Monthly Archives: September 2012

Preparing for Winter Energy Use

Winter is not yet upon us, but as the season changes the temperatures drop, and the quick transition often has people running for the heaters. Energy use in the winter is especially high, and so it is wise to prepare for the season in advance. With proper planning and preparation, bills can be lowered even before they go up. Many energy providers, like IDT Energy, offer advice and even home visits to help develop new energy-saving plans. offers 5 useful tips to prepare for winter months:

  • Place wooden shelves above your radiators and heaters. Shelving above a radiator forces hot air to circulate out and into the room, rather than shooting straight up to the ceiling and being lost. You’re trying not to start a fire here, so give it at least a foot of space in between.
  • Add wooden shutters. Wooden shutters help to insulate, so replace old blinds with them or add them to your kitchen and bedroom windows. They also add a natural elegance to any space.
  • Fit your radiator valves… By fitting radiator valves in your house or apartment, you can help regulate the temperature differently with each room…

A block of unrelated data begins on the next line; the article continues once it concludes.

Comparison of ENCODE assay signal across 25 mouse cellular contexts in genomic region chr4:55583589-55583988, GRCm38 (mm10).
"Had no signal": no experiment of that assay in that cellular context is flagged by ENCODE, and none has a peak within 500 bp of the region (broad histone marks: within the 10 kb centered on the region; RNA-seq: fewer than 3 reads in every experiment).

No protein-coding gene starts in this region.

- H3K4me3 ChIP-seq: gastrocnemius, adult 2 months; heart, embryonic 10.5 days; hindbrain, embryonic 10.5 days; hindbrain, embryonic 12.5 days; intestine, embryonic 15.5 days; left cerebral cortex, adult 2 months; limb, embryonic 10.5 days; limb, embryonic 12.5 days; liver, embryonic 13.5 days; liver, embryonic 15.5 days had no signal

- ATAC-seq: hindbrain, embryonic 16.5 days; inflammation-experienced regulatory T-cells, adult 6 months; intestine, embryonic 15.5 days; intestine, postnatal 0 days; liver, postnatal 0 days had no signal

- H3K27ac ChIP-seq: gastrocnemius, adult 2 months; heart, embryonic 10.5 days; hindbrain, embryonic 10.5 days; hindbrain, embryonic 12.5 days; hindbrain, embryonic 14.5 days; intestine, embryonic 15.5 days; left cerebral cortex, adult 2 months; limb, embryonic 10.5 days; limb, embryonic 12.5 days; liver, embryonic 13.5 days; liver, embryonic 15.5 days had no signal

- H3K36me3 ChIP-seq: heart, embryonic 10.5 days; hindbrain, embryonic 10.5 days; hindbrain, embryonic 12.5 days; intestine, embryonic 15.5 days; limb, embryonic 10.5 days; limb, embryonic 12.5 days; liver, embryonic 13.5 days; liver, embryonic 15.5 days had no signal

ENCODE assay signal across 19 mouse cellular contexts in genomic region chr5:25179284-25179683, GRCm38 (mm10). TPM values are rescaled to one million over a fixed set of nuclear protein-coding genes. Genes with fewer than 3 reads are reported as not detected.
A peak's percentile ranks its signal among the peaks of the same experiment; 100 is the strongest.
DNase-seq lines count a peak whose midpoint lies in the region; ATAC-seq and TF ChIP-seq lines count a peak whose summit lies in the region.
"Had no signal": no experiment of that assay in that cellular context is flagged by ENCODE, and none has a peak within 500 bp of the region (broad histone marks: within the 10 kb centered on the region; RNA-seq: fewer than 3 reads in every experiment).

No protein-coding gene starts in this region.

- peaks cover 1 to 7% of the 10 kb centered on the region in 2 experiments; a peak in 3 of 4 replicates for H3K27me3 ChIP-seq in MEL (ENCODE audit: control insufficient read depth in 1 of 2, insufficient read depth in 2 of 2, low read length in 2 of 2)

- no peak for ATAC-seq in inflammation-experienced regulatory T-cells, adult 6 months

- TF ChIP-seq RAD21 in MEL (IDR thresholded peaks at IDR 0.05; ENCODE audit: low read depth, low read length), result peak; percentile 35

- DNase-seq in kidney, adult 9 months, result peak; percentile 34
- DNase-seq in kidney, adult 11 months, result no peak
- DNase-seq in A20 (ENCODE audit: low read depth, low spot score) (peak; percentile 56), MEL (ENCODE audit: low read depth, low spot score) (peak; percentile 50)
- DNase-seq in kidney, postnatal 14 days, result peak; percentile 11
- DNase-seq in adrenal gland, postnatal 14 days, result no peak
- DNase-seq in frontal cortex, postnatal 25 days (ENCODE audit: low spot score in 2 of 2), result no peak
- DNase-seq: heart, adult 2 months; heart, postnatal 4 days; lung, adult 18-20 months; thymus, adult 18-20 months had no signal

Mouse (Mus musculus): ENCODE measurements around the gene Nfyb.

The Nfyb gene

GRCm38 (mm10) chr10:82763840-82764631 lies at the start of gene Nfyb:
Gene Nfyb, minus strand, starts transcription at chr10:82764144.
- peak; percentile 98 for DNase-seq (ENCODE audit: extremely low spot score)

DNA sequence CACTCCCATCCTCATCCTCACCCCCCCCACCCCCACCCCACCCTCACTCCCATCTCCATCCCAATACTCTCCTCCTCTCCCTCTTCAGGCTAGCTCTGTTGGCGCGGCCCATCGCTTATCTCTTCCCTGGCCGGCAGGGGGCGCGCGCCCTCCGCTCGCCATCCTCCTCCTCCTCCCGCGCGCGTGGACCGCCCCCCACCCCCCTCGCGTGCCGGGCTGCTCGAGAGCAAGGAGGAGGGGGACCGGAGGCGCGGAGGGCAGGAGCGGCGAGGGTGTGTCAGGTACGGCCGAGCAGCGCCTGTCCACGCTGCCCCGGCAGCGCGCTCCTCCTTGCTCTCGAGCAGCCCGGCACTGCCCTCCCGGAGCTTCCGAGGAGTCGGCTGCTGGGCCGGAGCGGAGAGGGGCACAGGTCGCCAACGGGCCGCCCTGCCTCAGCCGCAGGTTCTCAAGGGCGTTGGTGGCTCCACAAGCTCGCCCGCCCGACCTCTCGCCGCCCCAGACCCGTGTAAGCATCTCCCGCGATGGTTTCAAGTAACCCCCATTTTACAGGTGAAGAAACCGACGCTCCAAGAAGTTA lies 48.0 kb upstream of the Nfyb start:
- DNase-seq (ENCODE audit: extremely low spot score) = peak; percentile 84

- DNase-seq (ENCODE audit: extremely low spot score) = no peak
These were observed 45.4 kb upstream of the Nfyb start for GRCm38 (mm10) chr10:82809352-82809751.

• Ditch the electric blanket. While they help you feel cozy, they’re terrible wasters of energy and energy dollars, so bundle up with an organic cotton blanket and a pair of warm, insulated slippers instead.
  • Invest in (or make) a few heating rice packs. They may not keep you warm through and through come January, but they’re perfect for chilly fall nights. These rice-and-grain-filled sacks can be heated in a microwave (if you haven’t ditched it yet!) or placed on a radiator for a few minutes until warmed…

Saving Energy at Home

Homes throughout the New York area often deal with unreasonably high electricity bills. Though some people accept the reality as inevitable, many realize that with a bit of effort they can reduce energy use, and thereby spending. First, consult your energy provider, like IDT Energy. Most companies will be able to assess your monthly use and make several useful suggestions.

Next, ask yourself the following questions from Energy Savers:

  • How much money do you spend on energy?
  • What are your greatest energy losses?
  • Do energy-saving measures provide additional benefits that are important to you, like increased comfort from installing double-paned, efficient windows?
  • How long do you plan to own your current home?
  • How much time do you have for maintenance and repairs?

In addition, simple behavioral changes and habits can significantly reduce energy use in your home. Discuss with family members or roommates, and be sure to stick with new policies.